In the precipitous postwar rise of participant sports, few have come along faster, in every sense of the word, than sports car racing. Only 10 years ago a race was likely to be as impromptu as a pickup softball game. This year there will be 250 racing events, recognized and approved by amateur racing clubs. The biggest of these, the Sports Car Club of America, has 12,000 members, more than 2,000 of them licensed racing drivers. In 1952 there were only half a dozen road racing courses in the entire country. Today there are ten times as many and more coming.
Among the loveliest of all these courses is Connecticut's Lime Rock, which next week, in its finest fall foliage, graces our cover; and John Fitch, who writes of sports cars as effectively as he races them, describes how Lime Rock, a sporting proposition if there ever was one, has provided valuable lessons in highway safety, as well as high racing drama.
Although the participant activities of our editorial contributors are well known—including Roger Bannister's in track, Charles Goren's in bridge, Carleton Mitchell's in sailing and Bill Talbert's in tennis—sports participation extends of course to non writing staff members. Among them is our Associate Advertising Director for Europe, John Norwood.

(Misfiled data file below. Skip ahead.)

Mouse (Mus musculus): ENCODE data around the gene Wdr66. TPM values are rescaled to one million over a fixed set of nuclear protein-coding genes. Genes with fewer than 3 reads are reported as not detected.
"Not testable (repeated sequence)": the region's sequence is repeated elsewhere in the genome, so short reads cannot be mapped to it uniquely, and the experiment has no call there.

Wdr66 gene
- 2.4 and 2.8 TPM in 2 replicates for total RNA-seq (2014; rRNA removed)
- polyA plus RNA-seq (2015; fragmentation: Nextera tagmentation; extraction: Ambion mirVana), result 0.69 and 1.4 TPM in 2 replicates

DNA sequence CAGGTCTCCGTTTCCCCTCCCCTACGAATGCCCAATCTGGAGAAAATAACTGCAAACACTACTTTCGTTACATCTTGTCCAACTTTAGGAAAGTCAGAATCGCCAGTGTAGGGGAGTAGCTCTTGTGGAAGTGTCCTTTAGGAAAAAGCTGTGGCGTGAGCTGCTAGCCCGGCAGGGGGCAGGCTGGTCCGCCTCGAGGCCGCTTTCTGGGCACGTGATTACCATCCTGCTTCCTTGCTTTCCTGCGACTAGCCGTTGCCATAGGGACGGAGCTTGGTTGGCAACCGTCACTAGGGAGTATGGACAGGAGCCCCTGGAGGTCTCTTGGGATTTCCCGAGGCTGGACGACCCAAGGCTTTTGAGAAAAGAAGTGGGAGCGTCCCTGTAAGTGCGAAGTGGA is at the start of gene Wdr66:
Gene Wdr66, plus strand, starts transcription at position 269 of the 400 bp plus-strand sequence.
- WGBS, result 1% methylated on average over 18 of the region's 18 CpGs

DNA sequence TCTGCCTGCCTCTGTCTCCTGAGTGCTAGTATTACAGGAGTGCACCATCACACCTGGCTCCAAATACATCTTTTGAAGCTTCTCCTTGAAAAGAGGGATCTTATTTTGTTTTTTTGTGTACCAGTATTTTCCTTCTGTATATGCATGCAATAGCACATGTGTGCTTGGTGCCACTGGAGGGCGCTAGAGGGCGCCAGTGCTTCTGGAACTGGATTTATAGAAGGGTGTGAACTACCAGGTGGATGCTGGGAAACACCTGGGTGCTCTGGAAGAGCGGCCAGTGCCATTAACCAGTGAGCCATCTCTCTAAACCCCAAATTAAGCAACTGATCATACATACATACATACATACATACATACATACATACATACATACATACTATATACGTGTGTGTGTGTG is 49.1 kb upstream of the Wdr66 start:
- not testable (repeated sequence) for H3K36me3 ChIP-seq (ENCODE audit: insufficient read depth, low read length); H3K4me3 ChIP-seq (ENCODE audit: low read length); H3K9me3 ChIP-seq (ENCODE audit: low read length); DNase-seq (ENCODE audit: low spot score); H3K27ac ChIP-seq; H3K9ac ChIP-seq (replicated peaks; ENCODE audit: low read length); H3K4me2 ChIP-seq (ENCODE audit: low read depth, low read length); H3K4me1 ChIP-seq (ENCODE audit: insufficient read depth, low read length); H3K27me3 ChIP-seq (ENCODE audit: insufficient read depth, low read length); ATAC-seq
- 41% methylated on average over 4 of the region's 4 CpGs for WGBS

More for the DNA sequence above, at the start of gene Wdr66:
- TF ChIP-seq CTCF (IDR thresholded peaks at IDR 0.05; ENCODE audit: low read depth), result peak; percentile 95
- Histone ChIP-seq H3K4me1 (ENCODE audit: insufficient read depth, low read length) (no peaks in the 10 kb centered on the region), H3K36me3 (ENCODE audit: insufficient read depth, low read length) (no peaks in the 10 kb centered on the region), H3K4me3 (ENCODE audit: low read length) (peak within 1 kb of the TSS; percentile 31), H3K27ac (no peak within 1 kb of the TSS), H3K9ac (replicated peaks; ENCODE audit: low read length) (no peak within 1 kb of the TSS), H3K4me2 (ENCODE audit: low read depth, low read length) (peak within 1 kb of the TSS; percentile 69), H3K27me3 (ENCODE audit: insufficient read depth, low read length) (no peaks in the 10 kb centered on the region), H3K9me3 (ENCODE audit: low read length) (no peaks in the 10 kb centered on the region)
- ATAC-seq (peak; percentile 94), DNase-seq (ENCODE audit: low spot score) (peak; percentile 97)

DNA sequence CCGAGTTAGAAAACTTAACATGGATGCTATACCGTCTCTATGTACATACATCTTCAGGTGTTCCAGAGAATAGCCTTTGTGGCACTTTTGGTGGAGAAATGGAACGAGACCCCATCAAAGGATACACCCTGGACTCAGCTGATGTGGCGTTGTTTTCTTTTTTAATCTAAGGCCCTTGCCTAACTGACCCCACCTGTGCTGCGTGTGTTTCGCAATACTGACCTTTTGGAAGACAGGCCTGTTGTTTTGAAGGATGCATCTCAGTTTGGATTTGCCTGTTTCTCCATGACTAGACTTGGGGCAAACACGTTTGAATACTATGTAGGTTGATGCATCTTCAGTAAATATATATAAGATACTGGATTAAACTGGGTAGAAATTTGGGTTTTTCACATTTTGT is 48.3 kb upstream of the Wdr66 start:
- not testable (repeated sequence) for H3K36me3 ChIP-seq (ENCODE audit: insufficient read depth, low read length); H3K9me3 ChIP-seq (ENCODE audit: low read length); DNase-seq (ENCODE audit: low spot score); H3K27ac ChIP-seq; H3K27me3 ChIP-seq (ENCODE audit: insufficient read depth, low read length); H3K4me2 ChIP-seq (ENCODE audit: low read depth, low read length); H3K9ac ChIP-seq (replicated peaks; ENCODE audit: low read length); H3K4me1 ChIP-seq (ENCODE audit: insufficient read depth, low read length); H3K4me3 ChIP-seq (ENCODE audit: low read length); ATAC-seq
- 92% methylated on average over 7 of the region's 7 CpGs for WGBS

A familiar figure behind the wheel at Lime Rock, as well as at many other courses, Norwood took up racing seven years ago. A veteran of all the major road races in the East, Norwood last November became captain for Distributor Franklin D. Roosevelt Jr.'s five-car Fiat-Abarth team. Entering 11 national championships since then, Norwood's team has finished one-two-three in its class in every race.
Logically enough, Norwood's pleasure at times mixes with his business. As he calls on key figures in the world of imported cars both here and abroad, Norwood frequently is called upon by them—for advice on such specialized subjects as proposed layouts for race courses, desirable characteristics in racing tires and the tactics for setting a world record in a new car. Not the least of his victories has been that SPORTS ILLUSTRATED carries advertising for more imported cars than any other magazine.
His racing accomplishments have not managed, John just told me, to put his picture in SPORTS ILLUSTRATED, although on one or two promising occasions he has retreated quietly to a corner to look for it, rather hopefully. If he had found it, it might have looked like what you see here.
SPORTS ILLUSTRATED'S NORWOOD